Recent reports in the Palm Beach Post and on WPBF 25 News (see video below) chronicled the devastating damage that is being caused to homes in the Ibis Golf and Country Club community in West Palm Beach by hundreds of black vultures. The large birds are being attracted by a homeowner who is feeding the wildlife with massive amounts of food.
The vultures fly in for their regular feedings and then stay to roost on and around the surrounding houses. Hundreds of the birds have torn apart screened enclosures and made themselves at home in neighboring pools and patios, and they have even dented residents’ vehicles with their beaks.
“The vultures just vomit everywhere,” says a homeowner in the newspaper’s article. “Defecating and vomiting. It’s just gross.”
Another homeowner who lives next door to the lady who feeds the birds says that after the vultures tore into her pool enclosure, they became trapped and began attacking each other. “Imagine 20 large vultures trapped, biting each other — and they can bite through bones,” she said. “They would bang against my windows running away from a bird that was attacking them. Blood was everywhere. It was a vile, vicious, traumatic event.”
The homeowners say that the neighbor feeding the wildlife puts out four 20-pound bags of dog food a couple of times a week in addition to occasional roasted chickens and trays of sandwiches.
According to the president of the Ibis Property Owners Association, the POA and Florida Fish and Wildlife Commission have warned the homeowner to stop. In fact, Fish and Wildlife officers pulled an adult alligator out of the area as a result of her feedings, but she still has not stopped.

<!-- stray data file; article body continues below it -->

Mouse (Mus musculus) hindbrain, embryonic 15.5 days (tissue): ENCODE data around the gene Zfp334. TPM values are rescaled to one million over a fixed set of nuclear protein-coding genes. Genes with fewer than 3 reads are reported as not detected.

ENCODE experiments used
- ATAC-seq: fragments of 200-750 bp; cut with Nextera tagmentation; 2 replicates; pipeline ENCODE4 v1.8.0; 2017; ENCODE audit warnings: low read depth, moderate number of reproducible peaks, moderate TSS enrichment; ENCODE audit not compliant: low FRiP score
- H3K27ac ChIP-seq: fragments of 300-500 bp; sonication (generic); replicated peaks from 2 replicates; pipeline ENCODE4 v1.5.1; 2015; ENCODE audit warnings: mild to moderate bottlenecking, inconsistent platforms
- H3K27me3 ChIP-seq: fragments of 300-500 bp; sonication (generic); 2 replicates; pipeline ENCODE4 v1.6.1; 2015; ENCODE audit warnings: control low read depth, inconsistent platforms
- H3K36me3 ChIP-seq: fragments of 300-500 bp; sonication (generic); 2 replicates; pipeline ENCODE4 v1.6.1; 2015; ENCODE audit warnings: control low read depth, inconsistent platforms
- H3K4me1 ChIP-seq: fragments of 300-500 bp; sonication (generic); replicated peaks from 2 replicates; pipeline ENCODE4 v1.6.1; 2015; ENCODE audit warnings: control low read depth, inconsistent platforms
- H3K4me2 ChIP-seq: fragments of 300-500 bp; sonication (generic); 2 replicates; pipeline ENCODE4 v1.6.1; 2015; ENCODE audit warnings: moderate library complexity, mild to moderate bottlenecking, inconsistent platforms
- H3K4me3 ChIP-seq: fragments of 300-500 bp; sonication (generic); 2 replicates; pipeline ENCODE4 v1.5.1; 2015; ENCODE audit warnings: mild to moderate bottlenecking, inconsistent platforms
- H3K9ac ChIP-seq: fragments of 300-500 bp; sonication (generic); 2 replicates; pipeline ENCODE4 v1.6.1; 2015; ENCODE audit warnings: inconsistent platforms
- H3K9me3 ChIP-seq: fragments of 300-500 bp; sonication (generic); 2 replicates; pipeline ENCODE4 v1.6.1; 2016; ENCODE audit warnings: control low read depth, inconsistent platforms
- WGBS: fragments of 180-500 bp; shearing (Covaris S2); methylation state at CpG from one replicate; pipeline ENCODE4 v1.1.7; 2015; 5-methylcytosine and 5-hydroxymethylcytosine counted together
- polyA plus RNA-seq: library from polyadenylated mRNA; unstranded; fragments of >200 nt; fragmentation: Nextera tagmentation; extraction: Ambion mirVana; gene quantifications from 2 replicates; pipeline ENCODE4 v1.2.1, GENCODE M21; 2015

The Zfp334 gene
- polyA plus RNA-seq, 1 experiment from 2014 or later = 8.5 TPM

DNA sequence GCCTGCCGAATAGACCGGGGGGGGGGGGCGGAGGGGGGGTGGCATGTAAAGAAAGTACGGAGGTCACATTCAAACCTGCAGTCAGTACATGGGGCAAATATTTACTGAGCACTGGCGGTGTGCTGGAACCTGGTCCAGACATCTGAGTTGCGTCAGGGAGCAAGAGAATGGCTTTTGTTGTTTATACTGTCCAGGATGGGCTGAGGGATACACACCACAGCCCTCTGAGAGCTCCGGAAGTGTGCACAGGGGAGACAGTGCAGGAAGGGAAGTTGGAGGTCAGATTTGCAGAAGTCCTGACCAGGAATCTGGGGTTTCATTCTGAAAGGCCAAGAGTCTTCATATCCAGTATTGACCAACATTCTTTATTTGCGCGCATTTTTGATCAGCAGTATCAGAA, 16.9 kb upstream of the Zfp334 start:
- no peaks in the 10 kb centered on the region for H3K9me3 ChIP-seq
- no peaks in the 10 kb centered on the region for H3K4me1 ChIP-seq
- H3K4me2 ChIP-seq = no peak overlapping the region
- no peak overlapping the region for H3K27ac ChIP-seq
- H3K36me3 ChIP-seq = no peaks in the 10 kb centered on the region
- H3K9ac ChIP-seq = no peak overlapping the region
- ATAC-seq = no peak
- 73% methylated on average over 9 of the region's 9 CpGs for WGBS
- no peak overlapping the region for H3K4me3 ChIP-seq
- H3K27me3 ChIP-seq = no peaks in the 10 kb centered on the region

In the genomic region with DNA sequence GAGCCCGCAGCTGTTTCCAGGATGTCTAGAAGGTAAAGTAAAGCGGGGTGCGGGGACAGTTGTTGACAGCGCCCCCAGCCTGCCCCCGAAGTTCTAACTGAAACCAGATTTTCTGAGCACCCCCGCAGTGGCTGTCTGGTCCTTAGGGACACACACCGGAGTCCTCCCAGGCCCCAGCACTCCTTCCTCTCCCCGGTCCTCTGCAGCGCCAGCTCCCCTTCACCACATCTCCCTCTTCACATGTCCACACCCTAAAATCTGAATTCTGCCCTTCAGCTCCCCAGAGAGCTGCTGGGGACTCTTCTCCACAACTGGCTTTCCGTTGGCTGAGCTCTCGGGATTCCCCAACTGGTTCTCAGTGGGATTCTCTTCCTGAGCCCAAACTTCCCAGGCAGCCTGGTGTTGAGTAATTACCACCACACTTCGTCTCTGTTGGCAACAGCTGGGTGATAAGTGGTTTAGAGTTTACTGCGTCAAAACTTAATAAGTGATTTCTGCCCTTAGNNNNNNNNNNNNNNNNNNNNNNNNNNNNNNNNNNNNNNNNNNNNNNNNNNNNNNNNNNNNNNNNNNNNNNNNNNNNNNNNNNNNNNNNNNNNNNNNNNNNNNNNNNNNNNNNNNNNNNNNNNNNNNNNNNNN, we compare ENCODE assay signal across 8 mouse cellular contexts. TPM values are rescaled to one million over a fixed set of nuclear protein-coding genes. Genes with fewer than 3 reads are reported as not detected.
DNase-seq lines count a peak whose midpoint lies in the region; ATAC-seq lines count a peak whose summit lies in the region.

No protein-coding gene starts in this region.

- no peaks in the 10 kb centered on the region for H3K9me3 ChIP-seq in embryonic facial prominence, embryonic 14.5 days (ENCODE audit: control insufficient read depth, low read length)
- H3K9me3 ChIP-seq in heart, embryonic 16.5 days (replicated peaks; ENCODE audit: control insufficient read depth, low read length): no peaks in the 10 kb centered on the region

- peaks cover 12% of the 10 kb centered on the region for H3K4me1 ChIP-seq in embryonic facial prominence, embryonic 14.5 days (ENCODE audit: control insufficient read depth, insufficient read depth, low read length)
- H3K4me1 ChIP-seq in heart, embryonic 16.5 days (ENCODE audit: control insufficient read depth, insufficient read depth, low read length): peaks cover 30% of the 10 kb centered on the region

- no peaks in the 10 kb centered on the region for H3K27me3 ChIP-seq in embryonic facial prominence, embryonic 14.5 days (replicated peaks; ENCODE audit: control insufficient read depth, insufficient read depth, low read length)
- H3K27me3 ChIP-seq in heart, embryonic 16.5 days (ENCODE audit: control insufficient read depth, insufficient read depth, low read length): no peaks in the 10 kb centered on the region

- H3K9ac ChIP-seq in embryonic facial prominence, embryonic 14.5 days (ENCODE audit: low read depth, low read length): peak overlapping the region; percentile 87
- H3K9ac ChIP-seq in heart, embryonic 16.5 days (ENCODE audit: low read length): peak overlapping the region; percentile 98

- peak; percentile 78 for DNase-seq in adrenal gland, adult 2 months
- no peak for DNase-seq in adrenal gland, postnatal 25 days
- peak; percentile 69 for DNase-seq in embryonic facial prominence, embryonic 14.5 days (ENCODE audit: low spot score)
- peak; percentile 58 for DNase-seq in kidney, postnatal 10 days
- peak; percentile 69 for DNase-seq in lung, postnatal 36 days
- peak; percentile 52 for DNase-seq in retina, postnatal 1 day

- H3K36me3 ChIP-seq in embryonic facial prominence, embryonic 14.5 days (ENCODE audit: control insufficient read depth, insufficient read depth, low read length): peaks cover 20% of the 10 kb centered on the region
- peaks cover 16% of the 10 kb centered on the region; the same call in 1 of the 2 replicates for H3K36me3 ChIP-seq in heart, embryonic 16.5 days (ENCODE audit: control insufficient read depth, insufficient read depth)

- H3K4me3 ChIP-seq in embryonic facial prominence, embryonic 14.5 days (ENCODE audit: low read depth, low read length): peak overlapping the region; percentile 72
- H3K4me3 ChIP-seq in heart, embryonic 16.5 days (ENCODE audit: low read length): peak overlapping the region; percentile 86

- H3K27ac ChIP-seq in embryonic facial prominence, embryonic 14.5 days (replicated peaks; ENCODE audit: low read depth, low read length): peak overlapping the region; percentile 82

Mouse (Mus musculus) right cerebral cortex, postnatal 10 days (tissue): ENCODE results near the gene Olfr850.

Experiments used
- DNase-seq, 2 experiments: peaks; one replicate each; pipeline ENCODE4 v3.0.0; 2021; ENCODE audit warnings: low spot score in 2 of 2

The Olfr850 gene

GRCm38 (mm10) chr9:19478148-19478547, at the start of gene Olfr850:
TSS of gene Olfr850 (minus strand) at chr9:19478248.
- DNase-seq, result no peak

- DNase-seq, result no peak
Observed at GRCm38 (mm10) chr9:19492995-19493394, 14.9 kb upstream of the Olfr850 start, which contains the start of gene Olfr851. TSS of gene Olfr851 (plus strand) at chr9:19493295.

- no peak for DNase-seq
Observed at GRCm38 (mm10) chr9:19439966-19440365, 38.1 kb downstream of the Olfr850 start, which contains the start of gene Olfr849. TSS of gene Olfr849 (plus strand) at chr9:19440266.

“We called Fish and Wildlife in to give the lady a warning. We also issued a violation notice. She has to appear in front of our Rules and Compliance Committee and will get a fine,” said the association president in the newspaper article. He also notes that she is to receive a cease and desist order from the association’s attorney, and they are also pursuing a citation from the Fish and Wildlife Commission.
The association for the community did the right thing by contacting and involving law enforcement with the Fish and Wildlife Commission officers. In cases such as this with recalcitrant homeowners who create an unbearable nuisance for their neighbors, associations need to look to both their own enforcement mechanisms as well as law enforcement, as appropriate, in order to remedy the situation as quickly as possible. They also need to move quickly with the filing of a lawsuit seeking damages as well as emergency injunctive relief to force owners to cease their offending activities.
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